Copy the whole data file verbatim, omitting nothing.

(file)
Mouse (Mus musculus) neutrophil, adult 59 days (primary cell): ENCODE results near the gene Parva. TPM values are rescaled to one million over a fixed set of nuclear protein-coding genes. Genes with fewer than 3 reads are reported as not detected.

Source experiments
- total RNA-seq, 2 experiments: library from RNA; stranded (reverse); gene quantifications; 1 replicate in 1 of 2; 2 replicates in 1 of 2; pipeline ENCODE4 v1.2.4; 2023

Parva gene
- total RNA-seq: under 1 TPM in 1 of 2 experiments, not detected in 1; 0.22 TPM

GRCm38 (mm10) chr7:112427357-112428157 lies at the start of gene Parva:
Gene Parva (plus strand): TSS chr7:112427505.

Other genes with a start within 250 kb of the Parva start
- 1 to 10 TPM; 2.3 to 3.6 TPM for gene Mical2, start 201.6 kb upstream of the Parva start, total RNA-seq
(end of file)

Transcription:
Mouse (Mus musculus) neutrophil, adult 59 days (primary cell): ENCODE results near the gene Parva. TPM values are rescaled to one million over a fixed set of nuclear protein-coding genes. Genes with fewer than 3 reads are reported as not detected.

Source experiments
- total RNA-seq, 2 experiments: library from RNA; stranded (reverse); gene quantifications; 1 replicate in 1 of 2; 2 replicates in 1 of 2; pipeline ENCODE4 v1.2.4; 2023

Parva gene
- total RNA-seq: under 1 TPM in 1 of 2 experiments, not detected in 1; 0.22 TPM

GRCm38 (mm10) chr7:112427357-112428157 lies at the start of gene Parva:
Gene Parva (plus strand): TSS chr7:112427505.

Other genes with a start within 250 kb of the Parva start
- 1 to 10 TPM; 2.3 to 3.6 TPM for gene Mical2, start 201.6 kb upstream of the Parva start, total RNA-seq